Highway 5 washout

What is Involved in Social Customer Care for a 1 in 2000 Year BC Flood

A lot goes into providing social customer care during an emergency event considered a “once-in-2000 year flood”.

As the team leading public engagement and digital communication for BC’s provincial transportation, it’s done with a process that prioritizes intentional effort, accessibility and empathy. And it’s been well received…

Some Context

In November of 2021, the province of British Columbia was hit with an unbelievable amount of rainfall that washed away highways, homes and land. Our organization, the Ministry of Transportation and Infrastructure, is no stranger to major events. Not only do we address road closures due to various vehicle incidents, avalanche control and construction, but with climate change, we are increasingly stepping up to monumental fires and floods on a more regular basis.

Well in late 2021, Mother Nature stepped up too.

As the public face of digital communications for more than a decade, our team has built a successful social customer care program to inform, educate, engage and build trust with the public. Between TranBC (safety and education) and DriveBC (travel information), and various web applications and customer-centric content, all operating daily, we’ve been connecting with our audience enough to have a good sense of what is expected of us from the public, and what works and what doesn’t.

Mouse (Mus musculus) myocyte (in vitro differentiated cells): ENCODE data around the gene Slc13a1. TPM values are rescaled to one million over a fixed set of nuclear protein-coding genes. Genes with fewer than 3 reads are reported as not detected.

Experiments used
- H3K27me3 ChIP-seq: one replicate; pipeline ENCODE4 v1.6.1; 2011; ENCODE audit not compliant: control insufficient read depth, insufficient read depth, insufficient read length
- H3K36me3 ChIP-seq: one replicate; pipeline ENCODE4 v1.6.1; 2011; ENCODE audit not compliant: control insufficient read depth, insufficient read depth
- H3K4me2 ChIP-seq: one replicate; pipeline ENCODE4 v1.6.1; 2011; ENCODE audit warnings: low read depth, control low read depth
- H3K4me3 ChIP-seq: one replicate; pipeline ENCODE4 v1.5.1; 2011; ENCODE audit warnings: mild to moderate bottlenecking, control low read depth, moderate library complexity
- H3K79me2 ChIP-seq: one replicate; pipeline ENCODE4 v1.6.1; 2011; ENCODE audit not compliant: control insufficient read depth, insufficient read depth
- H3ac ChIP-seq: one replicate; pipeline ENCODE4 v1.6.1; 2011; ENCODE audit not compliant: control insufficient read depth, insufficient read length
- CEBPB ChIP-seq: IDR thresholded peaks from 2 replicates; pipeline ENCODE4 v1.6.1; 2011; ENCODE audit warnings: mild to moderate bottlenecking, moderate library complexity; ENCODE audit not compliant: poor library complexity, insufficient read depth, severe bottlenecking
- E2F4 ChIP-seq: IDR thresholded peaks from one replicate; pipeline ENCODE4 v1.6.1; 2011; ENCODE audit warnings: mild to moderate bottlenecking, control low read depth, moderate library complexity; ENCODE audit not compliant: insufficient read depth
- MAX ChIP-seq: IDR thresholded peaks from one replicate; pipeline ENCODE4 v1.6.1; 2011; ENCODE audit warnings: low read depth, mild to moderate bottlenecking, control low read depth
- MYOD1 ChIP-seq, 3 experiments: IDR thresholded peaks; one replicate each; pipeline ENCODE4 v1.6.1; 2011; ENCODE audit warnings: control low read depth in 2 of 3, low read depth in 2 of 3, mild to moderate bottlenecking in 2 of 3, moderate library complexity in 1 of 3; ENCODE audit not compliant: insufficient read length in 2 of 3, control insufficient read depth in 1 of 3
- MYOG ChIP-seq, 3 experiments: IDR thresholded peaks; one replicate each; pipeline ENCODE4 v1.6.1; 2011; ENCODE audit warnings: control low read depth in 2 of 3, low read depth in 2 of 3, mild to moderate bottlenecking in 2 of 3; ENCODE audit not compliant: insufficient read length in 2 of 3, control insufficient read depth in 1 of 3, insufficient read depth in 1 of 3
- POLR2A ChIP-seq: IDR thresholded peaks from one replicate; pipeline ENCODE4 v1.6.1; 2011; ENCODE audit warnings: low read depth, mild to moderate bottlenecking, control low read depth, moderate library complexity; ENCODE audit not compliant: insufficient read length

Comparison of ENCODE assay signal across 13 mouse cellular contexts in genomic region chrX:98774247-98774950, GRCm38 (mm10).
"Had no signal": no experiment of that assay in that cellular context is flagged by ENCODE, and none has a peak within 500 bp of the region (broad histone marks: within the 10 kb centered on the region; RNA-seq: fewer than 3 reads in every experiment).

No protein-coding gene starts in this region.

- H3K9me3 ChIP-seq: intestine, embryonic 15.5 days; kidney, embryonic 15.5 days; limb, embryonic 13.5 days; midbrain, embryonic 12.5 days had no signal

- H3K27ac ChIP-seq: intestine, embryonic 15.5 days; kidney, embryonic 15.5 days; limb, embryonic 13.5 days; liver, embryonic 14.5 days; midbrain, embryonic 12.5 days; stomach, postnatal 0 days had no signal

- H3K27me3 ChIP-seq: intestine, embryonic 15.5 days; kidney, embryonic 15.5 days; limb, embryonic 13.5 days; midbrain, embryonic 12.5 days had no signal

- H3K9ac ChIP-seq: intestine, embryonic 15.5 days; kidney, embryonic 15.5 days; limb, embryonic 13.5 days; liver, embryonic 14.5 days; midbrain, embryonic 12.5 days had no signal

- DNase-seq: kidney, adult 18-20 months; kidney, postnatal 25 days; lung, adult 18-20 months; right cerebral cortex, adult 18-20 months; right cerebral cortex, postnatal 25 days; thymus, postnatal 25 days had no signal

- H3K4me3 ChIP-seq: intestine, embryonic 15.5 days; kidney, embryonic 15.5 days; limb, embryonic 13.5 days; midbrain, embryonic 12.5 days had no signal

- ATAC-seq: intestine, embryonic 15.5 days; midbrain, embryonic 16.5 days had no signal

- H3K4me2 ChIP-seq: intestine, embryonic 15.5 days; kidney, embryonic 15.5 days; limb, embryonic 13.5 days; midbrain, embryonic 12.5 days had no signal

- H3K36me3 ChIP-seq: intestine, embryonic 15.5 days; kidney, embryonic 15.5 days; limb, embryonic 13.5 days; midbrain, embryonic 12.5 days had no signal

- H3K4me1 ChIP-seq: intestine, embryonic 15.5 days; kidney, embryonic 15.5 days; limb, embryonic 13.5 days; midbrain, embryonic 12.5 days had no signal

This event was no different, just at a next level. 

So I thought I’d break it down and give you an inside look into what our group does in an emergency like this.

Top Three Focuses

  • Timeliness – as an event that is ever evolving and impacting so many people in our province, it’s vital to get information and images out quickly while it’s relevant and helpful. Whether a road is open or not, what restrictions are on those roadways for the safety of the highway and its travellers and how severe the damage was that is impacting so many, it needs to be out to the public in real time. Any manufactured delay doesn’t serve them.
  • Context – the why. It’s very important to provide context around an emergency. For us, of course the primary information is whether someone can get to their destination or not, but there’s also vital information associated with that. Why are we opening this road and not that road? Why does a highway opened to essential travel only have a 60km/h speed limit? What are we doing about the highway closures? Providing this added background demonstrates our expertise and reassurance that we are doing what we can, as quickly as we can, as safely as possible.
  • Public Engagement – in events like this, you can’t over communicate and engage. No matter how timely you are or how much context you provide, people have questions, comments and feedback. It’s an extremely stressful time for many and the public wants to talk with you. It’s essential you do. And that includes reviewing every comment/question sent to you or about you, having to repeat yourself, explaining your organization’s decisions and responding to any of the negative comments or frustrated feedback you receive. It’s as important to be a resource of information as it is to be an empathetic and accessible human. It’s key in building public trust.